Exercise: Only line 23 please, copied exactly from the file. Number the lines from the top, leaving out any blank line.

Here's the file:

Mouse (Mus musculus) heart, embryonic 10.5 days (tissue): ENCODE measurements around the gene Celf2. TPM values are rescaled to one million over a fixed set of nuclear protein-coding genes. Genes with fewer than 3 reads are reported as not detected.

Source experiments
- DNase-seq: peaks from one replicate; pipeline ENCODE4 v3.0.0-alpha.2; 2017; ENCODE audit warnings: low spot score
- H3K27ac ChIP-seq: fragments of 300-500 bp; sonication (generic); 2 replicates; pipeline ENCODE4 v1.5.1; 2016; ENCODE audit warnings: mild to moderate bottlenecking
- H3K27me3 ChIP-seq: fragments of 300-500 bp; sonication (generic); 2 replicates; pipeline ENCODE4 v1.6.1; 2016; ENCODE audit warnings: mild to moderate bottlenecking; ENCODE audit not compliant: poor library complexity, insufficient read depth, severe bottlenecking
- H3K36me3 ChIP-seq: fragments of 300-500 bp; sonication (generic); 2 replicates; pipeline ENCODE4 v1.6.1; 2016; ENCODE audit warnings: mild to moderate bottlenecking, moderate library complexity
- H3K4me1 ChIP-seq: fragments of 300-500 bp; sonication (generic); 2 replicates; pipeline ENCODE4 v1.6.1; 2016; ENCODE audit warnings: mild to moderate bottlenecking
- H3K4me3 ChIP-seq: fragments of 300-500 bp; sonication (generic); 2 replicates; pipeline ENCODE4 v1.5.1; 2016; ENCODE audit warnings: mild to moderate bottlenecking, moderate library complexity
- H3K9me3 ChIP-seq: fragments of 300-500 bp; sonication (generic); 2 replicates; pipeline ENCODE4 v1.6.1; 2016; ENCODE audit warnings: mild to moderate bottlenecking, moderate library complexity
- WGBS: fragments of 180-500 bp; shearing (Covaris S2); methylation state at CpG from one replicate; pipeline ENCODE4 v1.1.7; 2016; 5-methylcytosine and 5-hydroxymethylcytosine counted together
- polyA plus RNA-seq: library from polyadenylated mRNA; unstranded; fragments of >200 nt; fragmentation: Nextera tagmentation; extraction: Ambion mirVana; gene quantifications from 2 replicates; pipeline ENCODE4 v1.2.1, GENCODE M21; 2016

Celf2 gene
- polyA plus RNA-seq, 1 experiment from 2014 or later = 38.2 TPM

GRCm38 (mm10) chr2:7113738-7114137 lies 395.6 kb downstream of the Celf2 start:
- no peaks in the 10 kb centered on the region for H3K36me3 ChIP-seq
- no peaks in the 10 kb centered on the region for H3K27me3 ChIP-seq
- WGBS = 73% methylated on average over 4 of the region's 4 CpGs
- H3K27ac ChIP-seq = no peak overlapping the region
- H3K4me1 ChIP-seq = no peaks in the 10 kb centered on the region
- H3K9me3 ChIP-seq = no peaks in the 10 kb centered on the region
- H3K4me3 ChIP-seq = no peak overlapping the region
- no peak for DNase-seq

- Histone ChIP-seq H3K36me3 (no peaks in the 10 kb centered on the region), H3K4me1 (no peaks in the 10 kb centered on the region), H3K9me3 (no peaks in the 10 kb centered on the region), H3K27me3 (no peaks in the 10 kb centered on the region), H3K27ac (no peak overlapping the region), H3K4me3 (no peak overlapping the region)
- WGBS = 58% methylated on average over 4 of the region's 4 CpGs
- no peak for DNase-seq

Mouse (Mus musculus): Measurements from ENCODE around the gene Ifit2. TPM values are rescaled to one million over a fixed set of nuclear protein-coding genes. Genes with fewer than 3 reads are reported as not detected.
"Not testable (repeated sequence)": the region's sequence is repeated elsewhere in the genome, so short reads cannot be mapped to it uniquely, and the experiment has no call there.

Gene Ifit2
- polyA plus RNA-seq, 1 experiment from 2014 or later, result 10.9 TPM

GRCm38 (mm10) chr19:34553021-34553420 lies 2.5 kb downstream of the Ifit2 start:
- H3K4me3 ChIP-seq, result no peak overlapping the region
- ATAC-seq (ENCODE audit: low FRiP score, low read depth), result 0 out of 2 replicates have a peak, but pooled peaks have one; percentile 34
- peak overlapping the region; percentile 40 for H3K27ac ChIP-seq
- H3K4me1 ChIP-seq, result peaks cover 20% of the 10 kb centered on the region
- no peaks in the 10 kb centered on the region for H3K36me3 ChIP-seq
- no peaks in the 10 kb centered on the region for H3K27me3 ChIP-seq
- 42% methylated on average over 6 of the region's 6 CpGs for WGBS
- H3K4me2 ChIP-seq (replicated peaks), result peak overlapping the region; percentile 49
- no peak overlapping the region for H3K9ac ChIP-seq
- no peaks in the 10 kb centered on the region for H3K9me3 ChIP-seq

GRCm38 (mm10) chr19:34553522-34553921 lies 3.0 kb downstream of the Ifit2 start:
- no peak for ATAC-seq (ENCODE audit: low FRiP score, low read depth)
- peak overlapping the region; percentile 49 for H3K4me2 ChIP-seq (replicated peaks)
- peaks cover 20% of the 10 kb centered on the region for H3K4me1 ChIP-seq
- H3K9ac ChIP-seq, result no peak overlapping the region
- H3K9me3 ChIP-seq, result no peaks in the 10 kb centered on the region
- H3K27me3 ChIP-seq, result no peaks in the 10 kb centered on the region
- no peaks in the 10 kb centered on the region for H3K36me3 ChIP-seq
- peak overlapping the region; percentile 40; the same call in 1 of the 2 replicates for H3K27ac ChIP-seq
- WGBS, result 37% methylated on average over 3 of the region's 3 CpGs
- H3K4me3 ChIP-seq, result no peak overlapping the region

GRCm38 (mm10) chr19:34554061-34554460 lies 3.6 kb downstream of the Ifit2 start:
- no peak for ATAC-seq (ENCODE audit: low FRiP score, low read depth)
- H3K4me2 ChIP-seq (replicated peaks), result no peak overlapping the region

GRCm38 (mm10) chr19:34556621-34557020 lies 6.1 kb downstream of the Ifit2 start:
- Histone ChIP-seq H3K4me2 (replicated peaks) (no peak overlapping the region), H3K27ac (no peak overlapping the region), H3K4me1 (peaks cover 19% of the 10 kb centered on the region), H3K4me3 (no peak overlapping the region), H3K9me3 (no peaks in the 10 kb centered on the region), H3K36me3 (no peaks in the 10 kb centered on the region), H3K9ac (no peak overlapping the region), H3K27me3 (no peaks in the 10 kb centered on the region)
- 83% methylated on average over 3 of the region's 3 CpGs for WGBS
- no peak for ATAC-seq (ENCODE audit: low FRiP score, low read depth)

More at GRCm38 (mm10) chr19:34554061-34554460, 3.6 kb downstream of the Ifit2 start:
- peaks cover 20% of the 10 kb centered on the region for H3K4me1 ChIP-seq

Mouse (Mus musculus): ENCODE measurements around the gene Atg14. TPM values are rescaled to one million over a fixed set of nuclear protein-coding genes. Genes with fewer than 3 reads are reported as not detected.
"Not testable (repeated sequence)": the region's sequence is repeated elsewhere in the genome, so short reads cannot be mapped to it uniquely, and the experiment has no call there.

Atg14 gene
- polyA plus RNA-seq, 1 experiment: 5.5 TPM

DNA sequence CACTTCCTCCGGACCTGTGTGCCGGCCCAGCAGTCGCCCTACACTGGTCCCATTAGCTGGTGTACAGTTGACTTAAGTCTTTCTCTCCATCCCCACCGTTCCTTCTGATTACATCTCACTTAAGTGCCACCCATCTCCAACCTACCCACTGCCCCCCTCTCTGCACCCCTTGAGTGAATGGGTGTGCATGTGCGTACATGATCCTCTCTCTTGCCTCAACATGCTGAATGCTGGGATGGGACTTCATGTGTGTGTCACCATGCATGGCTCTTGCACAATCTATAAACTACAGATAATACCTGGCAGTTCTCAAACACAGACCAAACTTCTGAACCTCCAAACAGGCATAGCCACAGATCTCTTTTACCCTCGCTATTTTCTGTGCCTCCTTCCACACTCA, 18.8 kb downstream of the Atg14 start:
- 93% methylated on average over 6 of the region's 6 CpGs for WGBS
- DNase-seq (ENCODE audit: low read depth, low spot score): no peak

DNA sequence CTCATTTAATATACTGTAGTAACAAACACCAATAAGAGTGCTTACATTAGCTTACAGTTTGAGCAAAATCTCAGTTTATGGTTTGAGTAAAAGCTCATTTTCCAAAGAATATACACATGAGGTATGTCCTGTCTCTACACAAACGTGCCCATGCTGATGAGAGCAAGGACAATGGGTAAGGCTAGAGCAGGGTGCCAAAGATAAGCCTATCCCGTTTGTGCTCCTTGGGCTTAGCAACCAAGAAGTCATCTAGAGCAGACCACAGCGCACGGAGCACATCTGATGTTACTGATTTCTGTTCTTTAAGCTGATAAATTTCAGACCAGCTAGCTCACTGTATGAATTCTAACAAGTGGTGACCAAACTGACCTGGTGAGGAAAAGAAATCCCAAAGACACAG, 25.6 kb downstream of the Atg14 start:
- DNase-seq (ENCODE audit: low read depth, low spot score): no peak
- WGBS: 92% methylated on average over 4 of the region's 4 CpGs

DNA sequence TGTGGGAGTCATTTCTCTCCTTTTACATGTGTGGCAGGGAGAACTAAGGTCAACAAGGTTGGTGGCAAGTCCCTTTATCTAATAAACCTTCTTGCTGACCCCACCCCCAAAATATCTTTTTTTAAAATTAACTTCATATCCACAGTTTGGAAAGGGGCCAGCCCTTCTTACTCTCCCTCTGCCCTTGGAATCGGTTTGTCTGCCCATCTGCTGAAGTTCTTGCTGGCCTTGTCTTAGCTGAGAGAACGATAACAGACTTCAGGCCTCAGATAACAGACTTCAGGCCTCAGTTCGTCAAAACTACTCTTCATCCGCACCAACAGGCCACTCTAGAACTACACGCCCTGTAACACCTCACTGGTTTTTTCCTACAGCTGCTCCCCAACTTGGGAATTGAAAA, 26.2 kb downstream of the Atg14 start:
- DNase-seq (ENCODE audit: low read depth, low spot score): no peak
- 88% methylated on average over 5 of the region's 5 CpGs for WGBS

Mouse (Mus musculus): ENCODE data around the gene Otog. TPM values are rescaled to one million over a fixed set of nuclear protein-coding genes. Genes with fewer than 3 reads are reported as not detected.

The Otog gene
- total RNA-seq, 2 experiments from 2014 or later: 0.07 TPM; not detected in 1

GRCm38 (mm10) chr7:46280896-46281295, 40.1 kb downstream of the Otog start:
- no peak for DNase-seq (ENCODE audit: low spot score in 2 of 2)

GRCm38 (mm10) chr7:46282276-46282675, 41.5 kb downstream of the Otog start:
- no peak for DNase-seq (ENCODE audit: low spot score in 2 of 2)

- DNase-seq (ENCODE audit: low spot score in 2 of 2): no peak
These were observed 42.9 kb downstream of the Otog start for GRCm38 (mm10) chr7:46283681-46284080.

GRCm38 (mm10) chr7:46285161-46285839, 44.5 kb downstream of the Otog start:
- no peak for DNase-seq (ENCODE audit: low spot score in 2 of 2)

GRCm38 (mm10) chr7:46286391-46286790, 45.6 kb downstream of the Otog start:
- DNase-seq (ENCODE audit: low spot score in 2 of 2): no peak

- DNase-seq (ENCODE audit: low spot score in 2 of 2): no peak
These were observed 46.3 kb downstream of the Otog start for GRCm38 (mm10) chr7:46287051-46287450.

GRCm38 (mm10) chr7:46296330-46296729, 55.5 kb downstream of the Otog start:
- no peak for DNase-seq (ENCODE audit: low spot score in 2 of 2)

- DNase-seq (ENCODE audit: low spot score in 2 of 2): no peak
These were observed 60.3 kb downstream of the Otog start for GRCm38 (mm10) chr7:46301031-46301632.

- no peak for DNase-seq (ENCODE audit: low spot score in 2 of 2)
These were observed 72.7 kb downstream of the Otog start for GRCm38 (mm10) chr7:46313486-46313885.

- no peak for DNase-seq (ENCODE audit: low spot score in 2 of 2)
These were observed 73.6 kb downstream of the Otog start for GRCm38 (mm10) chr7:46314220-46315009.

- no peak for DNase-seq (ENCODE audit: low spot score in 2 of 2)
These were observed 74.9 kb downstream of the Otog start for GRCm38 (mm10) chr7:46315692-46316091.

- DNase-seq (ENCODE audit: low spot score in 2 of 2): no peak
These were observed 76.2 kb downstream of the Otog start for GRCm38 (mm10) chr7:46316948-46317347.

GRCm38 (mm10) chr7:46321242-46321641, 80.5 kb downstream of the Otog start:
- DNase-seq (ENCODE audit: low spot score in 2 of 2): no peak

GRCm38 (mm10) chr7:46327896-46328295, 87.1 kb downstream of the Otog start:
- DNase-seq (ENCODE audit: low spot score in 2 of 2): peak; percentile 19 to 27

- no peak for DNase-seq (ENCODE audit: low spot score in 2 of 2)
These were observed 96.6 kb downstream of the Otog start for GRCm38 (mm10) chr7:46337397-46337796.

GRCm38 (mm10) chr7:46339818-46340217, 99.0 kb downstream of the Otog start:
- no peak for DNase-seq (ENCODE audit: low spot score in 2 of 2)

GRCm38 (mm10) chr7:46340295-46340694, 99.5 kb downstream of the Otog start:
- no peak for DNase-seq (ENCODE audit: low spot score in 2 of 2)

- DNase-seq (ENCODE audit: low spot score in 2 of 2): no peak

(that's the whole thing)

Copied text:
- Histone ChIP-seq H3K36me3 (no peaks in the 10 kb centered on the region), H3K4me1 (no peaks in the 10 kb centered on the region), H3K9me3 (no peaks in the 10 kb centered on the region), H3K27me3 (no peaks in the 10 kb centered on the region), H3K27ac (no peak overlapping the region), H3K4me3 (no peak overlapping the region)